Already cursed by allegations of naughty behavior, HP is now about to dabble in Voodoo.
Specifically, the company has announced plans to acquire Calgary, Alberta, Canada-based VoodooPC, a maker of high-end PCs for gamers.
"HP is already a market leader in two of the three major segments in the gaming market by providing industry-leading workstation solutions for game development and powering the largest online game services," said Todd Bradley, executive vice president, Personal Systems Group at HP, in a written statement. "Together with VoodooPC's leadership and influence, HP will have the expertise to become the leader in the gaming customer segment."
The company appears to be following the lead of Dell, which last March beamed up Alienware, another gamer-oriented-PC boutique.
Once the transaction closes in November, HP will form a separate business unit within its Personal Systems Group focused on the gaming industry. VoodooPC co-owner Rahul Sood will become chief technologist for the unit and co-owner Ravi Sood will become the unit's director of strategy, according to a statement from HP.
http://voodoopc.blogspot.com/2006/09/project-vampire-is-about-to-fly_28.... ">In his blog, Sood goes into great detail about the decision leading up to selling the company to HP:
"HP's management team is comprised of a totally focused, forward thinking group of people. With a little bit of oil and elbow grease they are getting rid of the excess inefficiencies that the company has gained over the years. Under Mark Hurd and Todd Bradley HP is transforming into the most deadly PC company in the world. They also share a common goal with us at Voodoo."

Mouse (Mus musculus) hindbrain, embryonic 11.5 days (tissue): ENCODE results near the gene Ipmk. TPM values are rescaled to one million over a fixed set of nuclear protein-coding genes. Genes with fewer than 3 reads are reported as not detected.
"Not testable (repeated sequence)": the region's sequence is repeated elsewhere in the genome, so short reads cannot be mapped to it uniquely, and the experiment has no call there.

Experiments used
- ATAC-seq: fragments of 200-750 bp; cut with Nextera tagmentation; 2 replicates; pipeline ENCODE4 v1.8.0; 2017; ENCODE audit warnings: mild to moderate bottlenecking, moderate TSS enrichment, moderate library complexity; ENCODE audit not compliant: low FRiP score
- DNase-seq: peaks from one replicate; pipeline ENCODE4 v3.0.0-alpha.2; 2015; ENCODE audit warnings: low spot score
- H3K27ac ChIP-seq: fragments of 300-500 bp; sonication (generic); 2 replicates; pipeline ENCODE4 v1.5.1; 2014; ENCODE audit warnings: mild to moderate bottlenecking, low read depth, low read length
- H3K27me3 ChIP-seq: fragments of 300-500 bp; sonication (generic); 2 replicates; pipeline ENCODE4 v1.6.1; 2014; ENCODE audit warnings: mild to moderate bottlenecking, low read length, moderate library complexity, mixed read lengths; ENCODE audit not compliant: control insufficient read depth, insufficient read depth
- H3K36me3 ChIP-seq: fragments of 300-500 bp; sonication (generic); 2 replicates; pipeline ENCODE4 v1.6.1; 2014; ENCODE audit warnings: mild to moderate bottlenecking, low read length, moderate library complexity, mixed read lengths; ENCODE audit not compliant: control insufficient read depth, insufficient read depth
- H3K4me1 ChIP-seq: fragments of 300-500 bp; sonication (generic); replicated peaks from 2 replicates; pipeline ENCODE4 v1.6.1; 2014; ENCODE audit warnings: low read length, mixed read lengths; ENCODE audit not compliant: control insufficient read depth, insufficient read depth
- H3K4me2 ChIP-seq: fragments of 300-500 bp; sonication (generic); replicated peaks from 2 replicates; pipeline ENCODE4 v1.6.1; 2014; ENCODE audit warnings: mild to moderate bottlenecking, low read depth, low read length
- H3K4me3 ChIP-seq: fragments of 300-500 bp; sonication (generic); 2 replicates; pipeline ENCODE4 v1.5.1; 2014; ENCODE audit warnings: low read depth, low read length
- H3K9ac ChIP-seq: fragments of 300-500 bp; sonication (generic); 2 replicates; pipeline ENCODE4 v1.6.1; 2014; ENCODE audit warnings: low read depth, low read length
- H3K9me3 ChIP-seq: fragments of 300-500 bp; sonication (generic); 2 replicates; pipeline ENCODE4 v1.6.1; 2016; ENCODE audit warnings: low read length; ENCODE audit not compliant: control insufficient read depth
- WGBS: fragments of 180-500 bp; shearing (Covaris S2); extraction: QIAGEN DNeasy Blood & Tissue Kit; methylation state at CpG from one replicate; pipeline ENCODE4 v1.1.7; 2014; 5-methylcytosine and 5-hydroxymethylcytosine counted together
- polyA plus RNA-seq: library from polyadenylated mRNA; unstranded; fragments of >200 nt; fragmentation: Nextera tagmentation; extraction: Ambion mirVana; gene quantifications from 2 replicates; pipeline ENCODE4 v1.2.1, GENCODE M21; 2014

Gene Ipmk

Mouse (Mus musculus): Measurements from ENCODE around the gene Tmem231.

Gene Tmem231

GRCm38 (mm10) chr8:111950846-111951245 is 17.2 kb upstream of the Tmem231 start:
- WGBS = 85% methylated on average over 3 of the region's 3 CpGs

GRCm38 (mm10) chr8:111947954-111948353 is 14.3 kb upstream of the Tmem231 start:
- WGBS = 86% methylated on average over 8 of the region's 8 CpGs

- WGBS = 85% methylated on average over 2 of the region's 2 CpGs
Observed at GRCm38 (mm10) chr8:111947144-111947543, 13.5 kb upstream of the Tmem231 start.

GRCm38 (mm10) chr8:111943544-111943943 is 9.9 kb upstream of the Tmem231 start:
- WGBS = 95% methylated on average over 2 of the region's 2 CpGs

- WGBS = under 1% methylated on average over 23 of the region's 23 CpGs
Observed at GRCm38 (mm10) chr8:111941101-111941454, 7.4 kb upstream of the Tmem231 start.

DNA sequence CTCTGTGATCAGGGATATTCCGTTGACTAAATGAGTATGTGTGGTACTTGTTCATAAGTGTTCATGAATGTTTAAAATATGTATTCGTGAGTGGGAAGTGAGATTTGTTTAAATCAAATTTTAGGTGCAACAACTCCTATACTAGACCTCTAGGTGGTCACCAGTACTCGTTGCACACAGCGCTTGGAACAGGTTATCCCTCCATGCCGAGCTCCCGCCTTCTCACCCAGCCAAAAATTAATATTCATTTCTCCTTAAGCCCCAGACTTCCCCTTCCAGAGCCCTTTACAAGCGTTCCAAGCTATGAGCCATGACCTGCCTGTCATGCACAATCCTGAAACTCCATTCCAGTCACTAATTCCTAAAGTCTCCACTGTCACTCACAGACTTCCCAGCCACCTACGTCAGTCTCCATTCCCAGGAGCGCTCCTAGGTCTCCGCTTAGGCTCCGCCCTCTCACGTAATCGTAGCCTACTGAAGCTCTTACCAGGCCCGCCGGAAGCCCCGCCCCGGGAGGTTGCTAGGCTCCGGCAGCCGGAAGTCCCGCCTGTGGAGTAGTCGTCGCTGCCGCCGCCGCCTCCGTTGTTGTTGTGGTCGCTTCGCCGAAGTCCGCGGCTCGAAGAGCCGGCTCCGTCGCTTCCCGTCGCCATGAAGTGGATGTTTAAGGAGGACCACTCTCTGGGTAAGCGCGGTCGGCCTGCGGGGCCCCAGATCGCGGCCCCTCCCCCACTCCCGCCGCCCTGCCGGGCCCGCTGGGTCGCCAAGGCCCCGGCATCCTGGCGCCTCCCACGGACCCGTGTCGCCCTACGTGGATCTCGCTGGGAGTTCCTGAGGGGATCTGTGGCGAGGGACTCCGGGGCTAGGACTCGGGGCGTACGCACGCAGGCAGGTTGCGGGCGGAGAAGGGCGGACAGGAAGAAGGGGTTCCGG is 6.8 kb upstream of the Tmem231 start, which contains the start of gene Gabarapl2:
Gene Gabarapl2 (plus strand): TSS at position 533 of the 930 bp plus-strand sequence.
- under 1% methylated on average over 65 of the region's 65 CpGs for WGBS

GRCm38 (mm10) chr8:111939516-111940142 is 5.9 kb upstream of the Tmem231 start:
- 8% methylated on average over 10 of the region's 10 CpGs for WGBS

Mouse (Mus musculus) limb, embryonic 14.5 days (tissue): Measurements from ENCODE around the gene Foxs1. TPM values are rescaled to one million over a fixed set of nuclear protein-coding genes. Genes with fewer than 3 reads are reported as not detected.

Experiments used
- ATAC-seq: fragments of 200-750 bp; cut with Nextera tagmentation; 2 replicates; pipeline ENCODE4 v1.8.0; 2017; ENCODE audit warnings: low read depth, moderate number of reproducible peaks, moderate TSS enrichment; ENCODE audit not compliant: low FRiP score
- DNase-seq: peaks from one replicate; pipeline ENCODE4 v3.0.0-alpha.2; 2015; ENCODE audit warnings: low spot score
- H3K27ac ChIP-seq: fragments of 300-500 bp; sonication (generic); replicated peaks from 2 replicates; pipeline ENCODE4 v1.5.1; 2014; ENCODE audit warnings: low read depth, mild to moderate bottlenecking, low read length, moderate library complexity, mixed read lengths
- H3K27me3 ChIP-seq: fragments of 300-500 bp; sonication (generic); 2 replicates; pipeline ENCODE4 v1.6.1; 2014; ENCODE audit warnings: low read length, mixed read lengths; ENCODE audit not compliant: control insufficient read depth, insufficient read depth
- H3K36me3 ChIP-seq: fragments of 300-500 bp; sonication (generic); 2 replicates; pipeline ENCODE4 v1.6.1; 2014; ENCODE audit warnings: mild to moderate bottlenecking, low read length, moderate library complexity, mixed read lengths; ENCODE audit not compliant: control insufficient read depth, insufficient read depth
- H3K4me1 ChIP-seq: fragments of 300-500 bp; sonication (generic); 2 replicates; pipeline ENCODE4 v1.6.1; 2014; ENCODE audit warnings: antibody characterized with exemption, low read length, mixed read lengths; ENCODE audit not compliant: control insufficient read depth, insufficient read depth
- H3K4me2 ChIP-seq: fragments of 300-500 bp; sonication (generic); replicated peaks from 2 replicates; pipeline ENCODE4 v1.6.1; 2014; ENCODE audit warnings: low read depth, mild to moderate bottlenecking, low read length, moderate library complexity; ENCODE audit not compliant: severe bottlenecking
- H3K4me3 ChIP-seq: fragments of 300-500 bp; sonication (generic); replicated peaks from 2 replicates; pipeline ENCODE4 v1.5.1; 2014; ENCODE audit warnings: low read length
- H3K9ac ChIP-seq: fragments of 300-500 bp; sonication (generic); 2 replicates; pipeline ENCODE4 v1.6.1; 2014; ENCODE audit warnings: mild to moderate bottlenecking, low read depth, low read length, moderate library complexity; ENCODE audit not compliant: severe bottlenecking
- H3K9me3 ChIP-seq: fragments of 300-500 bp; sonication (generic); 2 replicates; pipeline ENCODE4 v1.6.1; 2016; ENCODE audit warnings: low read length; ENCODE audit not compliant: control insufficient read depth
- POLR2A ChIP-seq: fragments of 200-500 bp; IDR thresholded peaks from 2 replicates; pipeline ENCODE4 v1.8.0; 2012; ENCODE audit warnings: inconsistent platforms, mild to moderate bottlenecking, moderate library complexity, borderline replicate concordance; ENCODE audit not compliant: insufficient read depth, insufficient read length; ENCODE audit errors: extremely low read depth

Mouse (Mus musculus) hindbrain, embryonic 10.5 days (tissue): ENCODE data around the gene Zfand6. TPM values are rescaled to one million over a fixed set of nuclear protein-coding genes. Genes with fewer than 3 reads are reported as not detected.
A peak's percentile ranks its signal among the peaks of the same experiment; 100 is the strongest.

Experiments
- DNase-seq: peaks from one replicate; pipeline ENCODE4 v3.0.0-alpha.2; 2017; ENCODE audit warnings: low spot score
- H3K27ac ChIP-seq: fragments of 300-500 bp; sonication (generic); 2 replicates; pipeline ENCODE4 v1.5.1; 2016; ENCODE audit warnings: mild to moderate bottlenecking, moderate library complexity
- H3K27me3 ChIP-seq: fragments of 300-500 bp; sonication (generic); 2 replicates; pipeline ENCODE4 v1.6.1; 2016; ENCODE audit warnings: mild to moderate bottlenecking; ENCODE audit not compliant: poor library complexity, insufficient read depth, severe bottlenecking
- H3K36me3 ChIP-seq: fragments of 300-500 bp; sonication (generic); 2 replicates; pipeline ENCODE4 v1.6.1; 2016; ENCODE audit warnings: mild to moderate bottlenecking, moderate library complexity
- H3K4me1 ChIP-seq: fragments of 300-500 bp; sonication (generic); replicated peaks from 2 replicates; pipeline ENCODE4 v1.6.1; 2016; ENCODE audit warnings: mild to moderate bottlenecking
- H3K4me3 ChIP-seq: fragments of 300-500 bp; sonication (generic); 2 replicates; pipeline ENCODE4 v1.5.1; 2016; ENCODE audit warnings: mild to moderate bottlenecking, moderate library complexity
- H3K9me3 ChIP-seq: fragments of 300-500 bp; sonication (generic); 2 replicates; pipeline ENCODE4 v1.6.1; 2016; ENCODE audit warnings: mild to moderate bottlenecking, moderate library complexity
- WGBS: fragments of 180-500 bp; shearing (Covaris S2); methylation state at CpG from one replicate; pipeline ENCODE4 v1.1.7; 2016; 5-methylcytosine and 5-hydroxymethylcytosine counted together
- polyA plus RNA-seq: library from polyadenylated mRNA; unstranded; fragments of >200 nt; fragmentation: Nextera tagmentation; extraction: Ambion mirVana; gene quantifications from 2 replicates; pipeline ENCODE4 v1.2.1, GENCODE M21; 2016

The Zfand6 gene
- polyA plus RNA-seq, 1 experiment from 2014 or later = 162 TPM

"HP is hungry for new innovations, and if you can imagine what plugging our corporate DNA into their labs would do - well, you get the picture. We are now in the position to create absolutely fantastic products in all categories. Voodoo and HP are complementary opposites. This deadly combination of Voodoo's gaming/luxury PC expertise and our brand DNA and influence, with HP's innovations, scale, and leverage is going to lead to some of the most compelling machines money can buy."
(Sood also links to an interesting blog entry about his discussions with Michael Dell prior to the company's purchase of Alienware.)
Will this be a good move to HP? Time will tell. The company's stock has slowly increased over the past few days.
Terms of the deal weren't disclosed, and InfoWorlders were reluctant to probe too deep for fear of pretexting.